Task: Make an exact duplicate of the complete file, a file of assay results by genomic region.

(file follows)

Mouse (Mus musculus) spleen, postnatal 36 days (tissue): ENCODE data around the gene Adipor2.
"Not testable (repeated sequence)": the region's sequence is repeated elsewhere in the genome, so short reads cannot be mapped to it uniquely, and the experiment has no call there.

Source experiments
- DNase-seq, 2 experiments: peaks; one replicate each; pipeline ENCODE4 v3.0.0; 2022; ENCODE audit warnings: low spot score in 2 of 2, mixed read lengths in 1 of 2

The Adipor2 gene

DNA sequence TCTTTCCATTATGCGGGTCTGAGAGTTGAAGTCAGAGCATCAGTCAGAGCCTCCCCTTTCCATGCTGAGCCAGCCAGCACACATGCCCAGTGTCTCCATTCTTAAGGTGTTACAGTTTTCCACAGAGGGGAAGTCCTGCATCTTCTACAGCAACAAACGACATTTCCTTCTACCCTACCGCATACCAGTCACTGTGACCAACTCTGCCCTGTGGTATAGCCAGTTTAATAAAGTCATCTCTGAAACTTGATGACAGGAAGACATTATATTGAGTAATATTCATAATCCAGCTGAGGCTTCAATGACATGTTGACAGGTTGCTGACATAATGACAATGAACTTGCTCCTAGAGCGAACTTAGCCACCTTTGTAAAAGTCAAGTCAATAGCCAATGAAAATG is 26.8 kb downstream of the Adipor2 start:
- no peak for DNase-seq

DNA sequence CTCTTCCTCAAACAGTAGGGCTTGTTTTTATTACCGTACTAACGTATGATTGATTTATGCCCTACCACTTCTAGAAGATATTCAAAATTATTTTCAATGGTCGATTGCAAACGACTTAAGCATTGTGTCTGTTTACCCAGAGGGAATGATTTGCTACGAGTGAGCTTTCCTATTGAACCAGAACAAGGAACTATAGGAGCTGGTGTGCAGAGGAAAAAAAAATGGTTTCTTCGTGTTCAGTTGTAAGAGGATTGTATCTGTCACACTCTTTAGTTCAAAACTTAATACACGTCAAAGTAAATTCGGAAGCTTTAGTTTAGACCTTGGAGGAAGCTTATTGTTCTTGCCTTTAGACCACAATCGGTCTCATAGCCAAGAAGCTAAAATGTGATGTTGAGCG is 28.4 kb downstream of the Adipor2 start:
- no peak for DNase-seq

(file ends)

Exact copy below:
Mouse (Mus musculus) spleen, postnatal 36 days (tissue): ENCODE data around the gene Adipor2.
"Not testable (repeated sequence)": the region's sequence is repeated elsewhere in the genome, so short reads cannot be mapped to it uniquely, and the experiment has no call there.

Source experiments
- DNase-seq, 2 experiments: peaks; one replicate each; pipeline ENCODE4 v3.0.0; 2022; ENCODE audit warnings: low spot score in 2 of 2, mixed read lengths in 1 of 2

The Adipor2 gene

DNA sequence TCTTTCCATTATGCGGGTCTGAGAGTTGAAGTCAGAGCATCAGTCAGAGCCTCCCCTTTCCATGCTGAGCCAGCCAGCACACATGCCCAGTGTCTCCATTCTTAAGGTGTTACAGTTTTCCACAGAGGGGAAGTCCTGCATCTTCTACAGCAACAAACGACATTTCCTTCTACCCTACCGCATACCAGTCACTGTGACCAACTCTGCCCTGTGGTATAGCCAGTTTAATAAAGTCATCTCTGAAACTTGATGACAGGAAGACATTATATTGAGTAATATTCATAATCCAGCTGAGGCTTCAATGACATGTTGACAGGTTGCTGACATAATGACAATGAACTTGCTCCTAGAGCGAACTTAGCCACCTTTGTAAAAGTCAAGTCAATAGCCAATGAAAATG is 26.8 kb downstream of the Adipor2 start:
- no peak for DNase-seq

DNA sequence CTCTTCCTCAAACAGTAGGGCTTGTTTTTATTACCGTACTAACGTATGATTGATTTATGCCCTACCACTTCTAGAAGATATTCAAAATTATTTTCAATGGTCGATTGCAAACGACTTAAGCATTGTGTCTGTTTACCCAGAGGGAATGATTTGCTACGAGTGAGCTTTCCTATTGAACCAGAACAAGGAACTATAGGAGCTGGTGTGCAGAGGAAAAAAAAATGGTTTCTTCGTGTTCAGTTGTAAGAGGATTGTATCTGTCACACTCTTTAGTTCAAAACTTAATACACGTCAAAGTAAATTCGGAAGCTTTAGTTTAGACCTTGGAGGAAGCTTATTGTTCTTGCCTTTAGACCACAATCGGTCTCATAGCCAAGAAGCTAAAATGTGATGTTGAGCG is 28.4 kb downstream of the Adipor2 start:
- no peak for DNase-seq